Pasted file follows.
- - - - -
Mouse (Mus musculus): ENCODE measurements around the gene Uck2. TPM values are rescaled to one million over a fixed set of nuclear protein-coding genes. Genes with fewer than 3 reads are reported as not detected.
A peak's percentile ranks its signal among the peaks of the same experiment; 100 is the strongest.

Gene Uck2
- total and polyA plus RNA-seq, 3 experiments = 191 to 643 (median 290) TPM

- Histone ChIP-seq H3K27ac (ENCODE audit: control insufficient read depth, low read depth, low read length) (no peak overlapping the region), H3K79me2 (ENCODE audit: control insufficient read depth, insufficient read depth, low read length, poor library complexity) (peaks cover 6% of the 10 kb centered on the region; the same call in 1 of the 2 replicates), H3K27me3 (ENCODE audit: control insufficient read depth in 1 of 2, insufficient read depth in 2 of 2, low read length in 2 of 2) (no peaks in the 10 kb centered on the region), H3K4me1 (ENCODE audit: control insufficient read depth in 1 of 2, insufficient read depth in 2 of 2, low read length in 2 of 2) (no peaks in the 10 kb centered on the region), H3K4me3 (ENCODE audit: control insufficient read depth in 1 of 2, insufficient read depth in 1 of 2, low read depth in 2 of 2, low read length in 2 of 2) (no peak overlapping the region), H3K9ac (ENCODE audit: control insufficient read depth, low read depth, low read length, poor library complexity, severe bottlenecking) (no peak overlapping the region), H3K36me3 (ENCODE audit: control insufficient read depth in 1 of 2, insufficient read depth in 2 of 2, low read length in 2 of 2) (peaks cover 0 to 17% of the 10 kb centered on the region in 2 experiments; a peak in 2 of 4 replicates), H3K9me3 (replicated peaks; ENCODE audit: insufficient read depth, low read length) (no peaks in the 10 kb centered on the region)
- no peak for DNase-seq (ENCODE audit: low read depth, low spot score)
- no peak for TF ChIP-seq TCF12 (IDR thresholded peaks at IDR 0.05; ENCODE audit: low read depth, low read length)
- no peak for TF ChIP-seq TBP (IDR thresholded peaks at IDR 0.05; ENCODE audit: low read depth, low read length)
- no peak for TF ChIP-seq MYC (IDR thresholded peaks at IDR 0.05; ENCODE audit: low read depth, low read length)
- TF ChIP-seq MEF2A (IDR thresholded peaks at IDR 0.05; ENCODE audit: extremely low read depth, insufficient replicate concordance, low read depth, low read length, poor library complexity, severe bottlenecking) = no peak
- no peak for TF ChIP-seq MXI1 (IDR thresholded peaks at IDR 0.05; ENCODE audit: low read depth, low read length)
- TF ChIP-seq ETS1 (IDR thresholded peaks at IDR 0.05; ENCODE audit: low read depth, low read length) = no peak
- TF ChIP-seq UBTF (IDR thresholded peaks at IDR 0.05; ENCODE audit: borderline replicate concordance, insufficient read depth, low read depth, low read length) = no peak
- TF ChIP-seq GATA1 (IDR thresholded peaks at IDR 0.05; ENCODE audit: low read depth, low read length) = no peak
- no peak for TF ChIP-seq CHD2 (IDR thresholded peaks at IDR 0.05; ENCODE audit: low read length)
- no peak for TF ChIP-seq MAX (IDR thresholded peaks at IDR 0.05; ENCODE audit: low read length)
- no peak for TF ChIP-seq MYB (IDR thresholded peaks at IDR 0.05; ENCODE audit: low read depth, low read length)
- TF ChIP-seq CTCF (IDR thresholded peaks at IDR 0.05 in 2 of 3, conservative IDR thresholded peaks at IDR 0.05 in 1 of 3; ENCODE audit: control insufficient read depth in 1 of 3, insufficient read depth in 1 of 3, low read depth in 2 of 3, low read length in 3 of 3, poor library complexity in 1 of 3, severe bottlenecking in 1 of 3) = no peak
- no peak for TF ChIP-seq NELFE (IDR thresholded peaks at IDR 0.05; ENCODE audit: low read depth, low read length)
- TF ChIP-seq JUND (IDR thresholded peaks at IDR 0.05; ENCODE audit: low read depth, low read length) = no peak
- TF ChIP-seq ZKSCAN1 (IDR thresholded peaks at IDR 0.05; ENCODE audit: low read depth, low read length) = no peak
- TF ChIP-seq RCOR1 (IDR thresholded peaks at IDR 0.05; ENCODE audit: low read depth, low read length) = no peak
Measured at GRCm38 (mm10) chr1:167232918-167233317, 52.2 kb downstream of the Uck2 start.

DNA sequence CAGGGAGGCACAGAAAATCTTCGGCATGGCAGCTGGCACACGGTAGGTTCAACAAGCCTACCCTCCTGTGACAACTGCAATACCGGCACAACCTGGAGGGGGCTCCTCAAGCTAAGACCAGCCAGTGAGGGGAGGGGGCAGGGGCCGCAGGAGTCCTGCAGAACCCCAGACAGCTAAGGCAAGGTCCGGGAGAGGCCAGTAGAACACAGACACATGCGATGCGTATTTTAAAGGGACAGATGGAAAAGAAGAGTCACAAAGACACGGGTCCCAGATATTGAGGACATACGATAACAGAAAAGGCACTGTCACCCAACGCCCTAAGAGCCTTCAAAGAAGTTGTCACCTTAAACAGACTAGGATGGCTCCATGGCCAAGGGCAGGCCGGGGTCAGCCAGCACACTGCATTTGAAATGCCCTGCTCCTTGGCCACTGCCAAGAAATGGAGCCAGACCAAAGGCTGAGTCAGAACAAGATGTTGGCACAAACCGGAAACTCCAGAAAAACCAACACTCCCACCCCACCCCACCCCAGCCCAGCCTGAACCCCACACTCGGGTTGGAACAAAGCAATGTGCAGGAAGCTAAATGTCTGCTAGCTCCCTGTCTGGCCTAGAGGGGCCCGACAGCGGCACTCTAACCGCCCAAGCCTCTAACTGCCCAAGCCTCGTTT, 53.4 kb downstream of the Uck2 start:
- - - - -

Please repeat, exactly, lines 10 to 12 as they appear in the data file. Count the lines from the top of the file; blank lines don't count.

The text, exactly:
- TF ChIP-seq MEF2A (IDR thresholded peaks at IDR 0.05; ENCODE audit: extremely low read depth, insufficient replicate concordance, low read depth, low read length, poor library complexity, severe bottlenecking) = no peak
- no peak for TF ChIP-seq MXI1 (IDR thresholded peaks at IDR 0.05; ENCODE audit: low read depth, low read length)
- TF ChIP-seq ETS1 (IDR thresholded peaks at IDR 0.05; ENCODE audit: low read depth, low read length) = no peak